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Things I'm not so thankful for - Record Economic Contraction

elixir's picture

Now that we're distracted by the upcoming holiday season, the real news breaks about where our economy is right now. In the toilet.

"Economists have said they believe the weakness in the July-through-September quarter is a harbinger of further weakness ahead. Growth in the current quarter is on track to fall at a 4% annual rate.
'As bad as the third quarter was, the fourth quarter will undoubtedly be worse,' economists at RBS Greenwich Capital wrote to clients.
Business and consumer activity ground to a halt between mid-September and mid-October. "

Apparently it's our fault...again...

"As with the initial estimate, the story behind the weakness in the third quarter was all about the sudden drop-off in consumer spending. Read full government report.
Consumer spending declined 3.7% in the third quarter, revised from a 3.1% decline. This is the first drop in consumer spending in 17 years and the largest in 28 years."

But, not to be outdone by the worst, biggest or most dangerous decline, the WSJ reports that home sales are at a, dare I say, historic low.

"For the third quarter, the national index posted a 16.6% decline in home prices from a year earlier, worse than the 15.1% drop posted in the second quarter.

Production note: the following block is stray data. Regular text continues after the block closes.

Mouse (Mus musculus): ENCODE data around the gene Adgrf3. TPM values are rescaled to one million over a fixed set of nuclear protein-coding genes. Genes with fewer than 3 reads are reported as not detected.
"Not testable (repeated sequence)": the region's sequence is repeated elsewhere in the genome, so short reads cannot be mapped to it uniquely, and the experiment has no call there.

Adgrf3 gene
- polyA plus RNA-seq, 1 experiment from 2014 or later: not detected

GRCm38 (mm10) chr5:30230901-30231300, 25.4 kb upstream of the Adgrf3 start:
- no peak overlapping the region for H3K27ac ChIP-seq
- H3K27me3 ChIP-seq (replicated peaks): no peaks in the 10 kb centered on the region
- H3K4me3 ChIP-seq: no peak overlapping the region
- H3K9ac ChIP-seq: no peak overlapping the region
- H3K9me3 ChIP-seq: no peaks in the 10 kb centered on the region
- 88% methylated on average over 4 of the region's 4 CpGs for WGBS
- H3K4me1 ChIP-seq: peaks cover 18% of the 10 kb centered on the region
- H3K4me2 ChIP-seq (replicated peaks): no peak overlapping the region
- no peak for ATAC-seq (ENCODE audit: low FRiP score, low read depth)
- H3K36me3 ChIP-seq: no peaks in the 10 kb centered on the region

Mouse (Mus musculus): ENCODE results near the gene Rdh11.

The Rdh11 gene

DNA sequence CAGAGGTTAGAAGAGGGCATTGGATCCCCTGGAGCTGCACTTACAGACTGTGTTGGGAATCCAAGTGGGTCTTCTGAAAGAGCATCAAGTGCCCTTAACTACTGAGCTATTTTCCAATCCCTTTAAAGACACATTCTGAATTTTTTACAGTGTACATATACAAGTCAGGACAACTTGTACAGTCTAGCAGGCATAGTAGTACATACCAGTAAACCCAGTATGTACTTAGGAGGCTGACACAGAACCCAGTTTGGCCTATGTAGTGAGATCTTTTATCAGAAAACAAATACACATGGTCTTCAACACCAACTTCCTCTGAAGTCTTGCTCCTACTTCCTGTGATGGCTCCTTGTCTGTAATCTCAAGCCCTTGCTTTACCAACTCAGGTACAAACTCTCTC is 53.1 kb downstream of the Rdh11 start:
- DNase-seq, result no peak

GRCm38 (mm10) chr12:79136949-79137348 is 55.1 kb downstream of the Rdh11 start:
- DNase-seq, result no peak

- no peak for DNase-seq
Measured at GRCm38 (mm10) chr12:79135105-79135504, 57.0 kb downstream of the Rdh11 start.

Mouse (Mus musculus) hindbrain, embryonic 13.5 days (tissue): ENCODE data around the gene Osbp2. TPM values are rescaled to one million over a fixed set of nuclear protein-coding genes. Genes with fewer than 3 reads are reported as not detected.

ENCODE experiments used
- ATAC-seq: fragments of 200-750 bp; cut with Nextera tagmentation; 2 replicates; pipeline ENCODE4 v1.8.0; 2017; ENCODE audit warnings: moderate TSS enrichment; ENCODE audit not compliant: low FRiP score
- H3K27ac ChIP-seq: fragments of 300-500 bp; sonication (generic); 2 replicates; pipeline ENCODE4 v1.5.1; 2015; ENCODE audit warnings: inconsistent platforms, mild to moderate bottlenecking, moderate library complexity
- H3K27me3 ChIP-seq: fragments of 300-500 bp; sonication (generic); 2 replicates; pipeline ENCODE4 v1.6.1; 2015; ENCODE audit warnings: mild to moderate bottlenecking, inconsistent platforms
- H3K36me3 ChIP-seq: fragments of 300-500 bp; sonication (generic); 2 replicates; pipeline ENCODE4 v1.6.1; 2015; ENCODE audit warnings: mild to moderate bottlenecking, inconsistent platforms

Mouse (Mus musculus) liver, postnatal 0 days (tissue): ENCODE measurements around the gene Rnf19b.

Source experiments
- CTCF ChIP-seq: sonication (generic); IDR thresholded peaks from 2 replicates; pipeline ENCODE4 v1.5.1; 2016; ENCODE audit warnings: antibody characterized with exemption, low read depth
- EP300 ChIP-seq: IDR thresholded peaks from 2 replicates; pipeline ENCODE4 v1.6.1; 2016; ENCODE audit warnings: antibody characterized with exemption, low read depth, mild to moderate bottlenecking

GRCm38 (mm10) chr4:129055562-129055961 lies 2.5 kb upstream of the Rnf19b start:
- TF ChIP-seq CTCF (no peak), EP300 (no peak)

The indexes showed prices in 10 major metropolitan areas fell 18.6% in September from a year earlier and 1.9% from August. The drop marks the 10-city index's 12th-straight monthly report of a record decline.

In 20 major metropolitan areas, home prices dropped 17.4% from the prior year, also a record, and 1.8% from August. None of the regions was able to stave off a decline from August to September.

For the sixth-straight month, no region was able to avoid a year-over-year price drop. Phoenix and Las Vegas again posted the largest drops, falling 31.9% and 31.3%, respectively. Miami, Los Angeles and San Diego didn't fare much better, with declines of 28.4%, 27.6% and 26.3%, respectively."

But this comment worries me, I don't want the corporations to be angry because you know who'll get the sharp end of their stick.

"Corporate profits kept retreating in the third quarter. Profits after taxes fell by 3.0% to $1.302 trillion, after sliding 0.4% in the second quarter and 7.7% during the first quarter. Year over year, profits were down 9.9%.'

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amberglow's picture
Submitted by amberglow on

it's not only our spending--the latest "bailout" of Citi drops it more in our laps than previous ones --

"The U.S. government’s emergency rescue of Citigroup Inc. offers a new model for bank bailouts: explicitly insuring against losses on toxic assets, with taxpayers footing the bill.

The Citigroup plan extends the federal commitment beyond the previous framework of capital injections from the Treasury and credit from the Federal Reserve. Now, the U.S. is a partner in the performance of $306 billion in real-estate loans and securities, sharing losses beyond $29 billion on what are likely to be some of Citigroup’s worst holdings.

“Everybody and his brother has got to have their hand out now,” said Eric Hovde, chief investment officer at Hovde Capital Advisors, which manages $1 billion in financial-services stocks. “The whole problem is so much bigger and deeper than the Fed and Treasury ever understood.”

Taxpayers are likely to be at greater risk from the new template, which may be used to help more companies as debt writedowns continue to climb, analysts said. ..." --